In Canada, radon can be found in public buildings, hospitals and new and older homes. It is more common in older buildings, where foundation cracks or other pathways for radon entry are more likely. Most Canadian homes contain some level of radon gas. Indoor levels are significantly higher than outdoor but can vary depending on building structure, sealing and ventilation.
The average level of radon in outdoor air in Canada is 10 Bq/m. However, levels can fluctuate and reach much higher concentrations in short periods of time. The average indoor concentration of radon is approximately 50 Bq/m, and usually ranges between 30 and 100 Bq/m.
Radon gas enters the home when air pressure inside the home is lower than in the soil. This pressure differential draws air through cracks, drains, and utility penetrations from the soil and into the home. The most effective method for decreasing this pressure differential is active soil depressurization, which involves installing a fan and vent pipe in the basement floor which acts to reverse the air pressure flow.
Radon levels in homes vary across seasons. The highest levels usually occur in winter because windows are kept closed in cold weather, decreasing ventilation. Radon levels can change significantly in 24 hours (by a factor or 2 or 3).
In 1992 in a survey of BC schools, 48 schools were founds to have radiation levels >150Bq/m3, and 5 schools were found to have levels >750Bq/m3. Since 1992, most schools that required corrective action have now done so, with the BC Center for Disease Control (CDC) attempting mitigation for all schools with radon concentrations above 200 Bq/m3.
Radon can also be found in groundwater. In Canada, there are a few communities that use private or small community wells. If radon is present in the area, when this water is agitated through showering, clothes washing, and cooking radon could be released into the home.
In 2008, a radon map was created based on 6,016 measurements from locations all across Canada. The resulting map suggests the highest levels of radon in Canada are in Central and Atlantic Canada. 5 of 52 health regions had more than 20% of dwellings with radon levels above the Canadian guideline. 8 of 52 health regions had 10-20% of dwelling requiring remedial measures to control radon entry into the home. These results are incomplete as radon data is missing from more than half of the health regions included.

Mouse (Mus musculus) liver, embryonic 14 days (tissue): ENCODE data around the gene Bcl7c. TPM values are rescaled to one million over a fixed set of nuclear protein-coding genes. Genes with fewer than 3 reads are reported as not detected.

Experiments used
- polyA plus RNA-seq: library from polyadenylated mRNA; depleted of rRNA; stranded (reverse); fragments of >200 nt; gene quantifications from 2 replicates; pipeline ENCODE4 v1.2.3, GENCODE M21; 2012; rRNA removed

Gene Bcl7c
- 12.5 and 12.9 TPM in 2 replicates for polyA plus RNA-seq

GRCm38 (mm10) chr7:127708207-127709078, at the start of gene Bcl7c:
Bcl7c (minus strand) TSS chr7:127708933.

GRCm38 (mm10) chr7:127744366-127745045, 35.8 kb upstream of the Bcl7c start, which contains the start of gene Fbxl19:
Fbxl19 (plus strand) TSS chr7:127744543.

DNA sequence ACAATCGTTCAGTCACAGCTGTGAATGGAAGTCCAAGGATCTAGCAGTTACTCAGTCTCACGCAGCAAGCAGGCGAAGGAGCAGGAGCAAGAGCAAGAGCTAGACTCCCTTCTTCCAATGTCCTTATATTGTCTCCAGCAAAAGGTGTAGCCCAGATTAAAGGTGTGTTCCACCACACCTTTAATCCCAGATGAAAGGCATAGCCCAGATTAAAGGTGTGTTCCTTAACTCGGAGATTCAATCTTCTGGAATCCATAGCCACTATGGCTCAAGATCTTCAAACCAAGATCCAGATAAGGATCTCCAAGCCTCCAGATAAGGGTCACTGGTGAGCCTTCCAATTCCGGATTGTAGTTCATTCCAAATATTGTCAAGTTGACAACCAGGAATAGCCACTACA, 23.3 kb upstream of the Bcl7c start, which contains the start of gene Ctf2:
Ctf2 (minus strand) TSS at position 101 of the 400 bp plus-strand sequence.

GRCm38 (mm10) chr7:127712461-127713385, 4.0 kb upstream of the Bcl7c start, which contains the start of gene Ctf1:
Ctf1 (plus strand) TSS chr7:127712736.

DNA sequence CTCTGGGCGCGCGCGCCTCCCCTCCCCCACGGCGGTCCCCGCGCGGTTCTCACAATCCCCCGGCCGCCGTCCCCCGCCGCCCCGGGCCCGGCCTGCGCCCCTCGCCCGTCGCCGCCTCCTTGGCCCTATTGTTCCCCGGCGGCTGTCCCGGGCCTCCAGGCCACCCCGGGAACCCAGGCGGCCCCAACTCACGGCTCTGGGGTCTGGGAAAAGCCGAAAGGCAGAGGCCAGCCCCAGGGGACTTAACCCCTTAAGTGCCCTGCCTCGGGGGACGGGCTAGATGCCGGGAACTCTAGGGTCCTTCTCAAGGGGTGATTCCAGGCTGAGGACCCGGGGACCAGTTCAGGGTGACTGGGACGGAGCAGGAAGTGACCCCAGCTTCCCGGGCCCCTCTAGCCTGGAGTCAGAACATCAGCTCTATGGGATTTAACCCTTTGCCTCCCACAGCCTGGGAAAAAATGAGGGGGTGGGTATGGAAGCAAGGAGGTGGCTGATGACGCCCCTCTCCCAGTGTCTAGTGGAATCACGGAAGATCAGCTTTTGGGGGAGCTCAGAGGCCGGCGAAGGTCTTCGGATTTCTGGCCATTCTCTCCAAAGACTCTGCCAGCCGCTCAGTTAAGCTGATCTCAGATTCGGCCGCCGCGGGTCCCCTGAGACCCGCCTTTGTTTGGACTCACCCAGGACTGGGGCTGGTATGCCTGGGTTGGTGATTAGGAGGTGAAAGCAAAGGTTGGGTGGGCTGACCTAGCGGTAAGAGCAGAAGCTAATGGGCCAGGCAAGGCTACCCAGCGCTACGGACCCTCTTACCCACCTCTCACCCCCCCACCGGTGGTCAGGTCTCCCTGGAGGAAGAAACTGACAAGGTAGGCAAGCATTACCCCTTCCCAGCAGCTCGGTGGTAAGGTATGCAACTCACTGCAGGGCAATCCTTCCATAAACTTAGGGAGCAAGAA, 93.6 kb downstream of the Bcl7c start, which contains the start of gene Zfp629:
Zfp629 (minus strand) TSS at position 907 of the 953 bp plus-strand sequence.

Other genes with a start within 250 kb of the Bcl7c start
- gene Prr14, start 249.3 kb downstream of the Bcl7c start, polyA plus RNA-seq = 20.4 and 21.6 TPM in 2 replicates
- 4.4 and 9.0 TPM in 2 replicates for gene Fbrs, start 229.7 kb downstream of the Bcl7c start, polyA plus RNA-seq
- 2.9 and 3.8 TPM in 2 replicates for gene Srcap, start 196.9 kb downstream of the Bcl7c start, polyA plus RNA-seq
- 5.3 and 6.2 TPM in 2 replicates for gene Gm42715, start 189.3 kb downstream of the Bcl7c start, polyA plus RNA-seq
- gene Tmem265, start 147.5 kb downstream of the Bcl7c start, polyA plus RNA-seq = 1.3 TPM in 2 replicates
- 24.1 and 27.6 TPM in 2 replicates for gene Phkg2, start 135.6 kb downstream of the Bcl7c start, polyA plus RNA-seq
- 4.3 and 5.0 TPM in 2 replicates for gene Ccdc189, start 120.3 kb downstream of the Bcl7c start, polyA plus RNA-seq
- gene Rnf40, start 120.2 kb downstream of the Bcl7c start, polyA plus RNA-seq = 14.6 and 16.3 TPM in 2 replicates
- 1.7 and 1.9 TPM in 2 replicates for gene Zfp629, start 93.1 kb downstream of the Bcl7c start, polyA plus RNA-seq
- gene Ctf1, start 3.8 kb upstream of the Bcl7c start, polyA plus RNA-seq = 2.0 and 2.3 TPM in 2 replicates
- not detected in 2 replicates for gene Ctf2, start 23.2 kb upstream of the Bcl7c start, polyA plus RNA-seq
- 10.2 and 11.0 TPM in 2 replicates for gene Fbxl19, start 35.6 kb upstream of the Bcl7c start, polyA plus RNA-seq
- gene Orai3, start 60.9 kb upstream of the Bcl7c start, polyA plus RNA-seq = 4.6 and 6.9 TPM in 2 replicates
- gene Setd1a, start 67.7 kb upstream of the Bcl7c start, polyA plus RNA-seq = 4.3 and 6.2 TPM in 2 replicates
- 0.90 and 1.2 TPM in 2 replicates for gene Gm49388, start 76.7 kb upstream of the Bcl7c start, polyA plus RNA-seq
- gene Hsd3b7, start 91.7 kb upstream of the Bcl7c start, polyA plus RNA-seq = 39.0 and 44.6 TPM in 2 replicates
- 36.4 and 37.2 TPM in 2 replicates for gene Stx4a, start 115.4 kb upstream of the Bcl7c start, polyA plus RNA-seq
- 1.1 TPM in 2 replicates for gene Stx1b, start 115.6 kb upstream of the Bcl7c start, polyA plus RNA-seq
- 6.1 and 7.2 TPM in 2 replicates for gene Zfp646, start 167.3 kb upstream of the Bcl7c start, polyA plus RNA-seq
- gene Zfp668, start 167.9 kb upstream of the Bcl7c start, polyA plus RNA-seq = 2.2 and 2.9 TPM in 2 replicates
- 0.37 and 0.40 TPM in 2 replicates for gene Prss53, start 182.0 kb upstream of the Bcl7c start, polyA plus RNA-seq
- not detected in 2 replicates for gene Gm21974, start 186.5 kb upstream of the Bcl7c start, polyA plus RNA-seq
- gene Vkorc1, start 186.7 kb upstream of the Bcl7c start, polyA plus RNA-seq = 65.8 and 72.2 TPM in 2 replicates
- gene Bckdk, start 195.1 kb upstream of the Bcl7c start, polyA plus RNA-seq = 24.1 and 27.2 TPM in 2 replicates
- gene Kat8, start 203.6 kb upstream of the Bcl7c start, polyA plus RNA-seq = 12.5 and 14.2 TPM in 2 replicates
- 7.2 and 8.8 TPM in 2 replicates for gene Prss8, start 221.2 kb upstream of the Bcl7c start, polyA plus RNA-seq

On average, Canadians receive a typical yearly dose of about 1.0mSv from inhalation of radon progeny. This dose varies greatly across the country according to the geological composition of the area. In Vancouver the average dose is 0.2 mSv/year, but in Winnipeg it is 2.2 mSv/year.
Strategies to increase awareness of radon remediation measures among homeowners have been developed and include education, cost-sharing incentives and real-estate disclosure procedures.
Our team has performed a detailed scan of exposure control resources and assembled a compilation of key publications and resources. These are organized by type of exposure (environmental or occupational) and by specificity (general or carcinogen-specific). Please visit our Exposures Reduction Resources page to view.
We also recommend exploring the Prevention Policies Directory, a freely-accessible online tool offering information on policies related to cancer and chronic disease prevention. Providing summaries of the policies and direct access to the policy documents, the Directory allows users to search by carcinogen, risk factor, jurisdiction, geographical location, and document type. Click here to learn more about policies specific to radon in the Directory. For questions about this resource, please contact a member of the Prevention Team at the Canadian Partnership Against Cancer at firstname.lastname@example.org.
Falkenbach, A., et al (2005). ‘Radon therapy for the treatment of rheumatic diseases—review and meta-analysis of controlled clinical trials.’ Rheumatology International, Vol. 25, No. 3, pp. 205-210
Franke, A. et al (2000) ‘Long-term efficacy of radon spa therapy in rheumatoid arthritis—a randomized, sham-controlled study and follow-up,’ Rheumatology, Vol. 39, pp. 894-902
McGregor, R.G., et al. 1980, ‘Background Concentrations of Radon and Radon Daughters in Canadian Homes,’ Health Physics, Vol. 32, No. 2, pp. 285-289
Van Netten, C. et al, 1998, ‘Radon-222 and gamma ray levels associated with the collection, processing, transmission, and utilization of natural gas’ American Industrial Hygiene Association, Vol. 59, No. 9, pp. 622-628